by Speaker Judi Won Pat
Hafa Adai My Dear Graduates:
Our island, our region, and the rest of the world for that matter is better off today because thousands of our island residents have progressed in their educational journey towards becoming a more informed member of our society.
Someone in our family or in our workplace has rejoiced in their child, relative, or friend having met the requirements for promotion or graduation. Just imagine - well over 40,000 students from grades pre-k on through college level training at GCC or UOG, have either been promoted to the next grade level or topped-off the year as a newly minted graduate!
Be encouraged by the fact that as a pacific island community we continue to persevere despite the challenges that face us economically, socially, and politically. We persevere because we know that whatever the situation, whatever the time, and whoever the persons in positions to effectuate change, we know that it will be better.
Today is a great day because at the end of this academic year, many have emerged with having met the requirements for advancement. Today is great because we know that for all who have chosen to embrace education, it is the great equalizer. It is, in fact, the key that levels the field and unlocks all doors - those leading to personal or financial prosperity, and for many - religious fulfillment. It is the same key that releases us of our very own ignorance and of any form of oppression, if we will it to be.
What good is the mark of having met the requirements of graduation or promotion if we do not apply ourselves? The journey we take in receiving that diploma or college degree demonstrates to all that we are capable of communicating effectively and thinking critically about those questions put before us; albeit a question about math or science or those more closely related to the humanities.
But the challenge, "the question" I pose to all of you today is not a rhetorical one. It is a question that requires active research and application - today, and everyday hereafter until you feel the question has been answered to your satisfaction.
Ask yourself - where do I want to be in the future and how do I get there? You may modify the time frame, even the context.
Where do you want to be in your job, in your school, or as a community?
And how do you suppose you¹ll get there?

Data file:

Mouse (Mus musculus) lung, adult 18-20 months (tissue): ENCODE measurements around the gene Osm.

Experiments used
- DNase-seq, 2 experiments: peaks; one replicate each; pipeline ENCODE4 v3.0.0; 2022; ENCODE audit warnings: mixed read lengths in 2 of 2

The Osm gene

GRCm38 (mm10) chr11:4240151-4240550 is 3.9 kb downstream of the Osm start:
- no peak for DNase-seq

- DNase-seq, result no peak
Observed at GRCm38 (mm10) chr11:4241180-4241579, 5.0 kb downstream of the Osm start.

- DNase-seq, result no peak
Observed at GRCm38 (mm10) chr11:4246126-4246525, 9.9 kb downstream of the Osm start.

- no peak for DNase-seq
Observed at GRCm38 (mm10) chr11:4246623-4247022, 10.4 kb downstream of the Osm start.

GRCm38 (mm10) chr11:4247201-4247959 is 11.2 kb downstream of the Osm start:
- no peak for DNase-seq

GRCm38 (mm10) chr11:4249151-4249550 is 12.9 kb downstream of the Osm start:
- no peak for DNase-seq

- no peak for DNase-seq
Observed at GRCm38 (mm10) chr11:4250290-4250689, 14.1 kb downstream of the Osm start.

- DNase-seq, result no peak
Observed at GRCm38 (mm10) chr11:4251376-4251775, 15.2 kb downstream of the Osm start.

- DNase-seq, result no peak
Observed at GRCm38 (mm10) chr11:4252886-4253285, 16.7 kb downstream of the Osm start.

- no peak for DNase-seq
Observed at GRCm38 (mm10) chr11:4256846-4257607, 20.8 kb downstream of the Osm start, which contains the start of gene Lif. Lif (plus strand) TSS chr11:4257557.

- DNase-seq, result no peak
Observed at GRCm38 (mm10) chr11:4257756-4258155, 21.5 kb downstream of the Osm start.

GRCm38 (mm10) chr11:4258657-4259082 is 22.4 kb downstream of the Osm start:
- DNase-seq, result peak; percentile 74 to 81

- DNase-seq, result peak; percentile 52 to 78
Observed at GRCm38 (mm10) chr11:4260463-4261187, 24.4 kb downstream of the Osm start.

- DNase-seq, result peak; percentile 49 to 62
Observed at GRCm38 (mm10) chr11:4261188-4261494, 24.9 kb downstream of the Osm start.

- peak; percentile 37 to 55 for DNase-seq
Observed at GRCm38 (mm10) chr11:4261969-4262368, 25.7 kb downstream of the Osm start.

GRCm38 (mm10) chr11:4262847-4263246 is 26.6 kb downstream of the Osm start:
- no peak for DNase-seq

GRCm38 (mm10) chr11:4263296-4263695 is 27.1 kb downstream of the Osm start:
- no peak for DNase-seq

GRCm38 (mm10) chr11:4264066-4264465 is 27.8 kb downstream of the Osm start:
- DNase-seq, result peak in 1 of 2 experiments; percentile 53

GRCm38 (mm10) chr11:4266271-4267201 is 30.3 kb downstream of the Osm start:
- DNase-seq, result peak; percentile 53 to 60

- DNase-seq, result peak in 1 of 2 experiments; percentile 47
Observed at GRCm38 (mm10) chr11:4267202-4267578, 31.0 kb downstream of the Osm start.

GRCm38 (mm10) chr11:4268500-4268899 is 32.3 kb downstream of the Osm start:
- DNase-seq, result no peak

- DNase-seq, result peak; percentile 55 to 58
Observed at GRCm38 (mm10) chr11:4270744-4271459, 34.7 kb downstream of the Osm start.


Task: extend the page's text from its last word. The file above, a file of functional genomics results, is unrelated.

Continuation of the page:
Every day your lawmakers in the Guam Legislature wrestle with these questions but in the context of our island community. The questions we deal with are the same ones I challenged you to answer for yourselves.
Where do we need to be as a People and how do we get there?
Where do we want to be in order to best provide for those
who¹ve retired and those who continue to serve?
For those who¹ve graduated from high school and those who¹ve received their college certificates and degrees, the island is your classroom. For all intents and purposes, you are "students of life" so continue to apply the skills and knowledge you acquired over the years and continue to distinguish yourself as an educated member of our society by looking at all the factors and then make an informed decision.
The final test in life is determining to what extent you¹ve answered that question of fulfillment. All I ask, on behalf of all those who¹ve made this island paradise their home, is that you keep Guam in mind. If you leave the island to further your education, find your way home and help make the island a better place because Guam is your home. Give back to the community that has given so much to you.
Your time to lead and change the world in which you live has arrived so be mindful and remember to pay tribute to those who¹ve made your journey and successes along the way possible. For those who¹ve reached that educational milestone this year, as a former public school administrator and teacher, as a mother and grandmother, and as a fellow student for - and of life - I commend you on a job well done.
Likewise, to those who continue to hold up our institutions of education, the family unit, and those who continue to hold up those who are on their path towards becoming more educated members of our society, I thank you for all you¹ve done.
Hasso I tano-ta. Hasso I taotao-ta.
Si Yu'os Ma'ase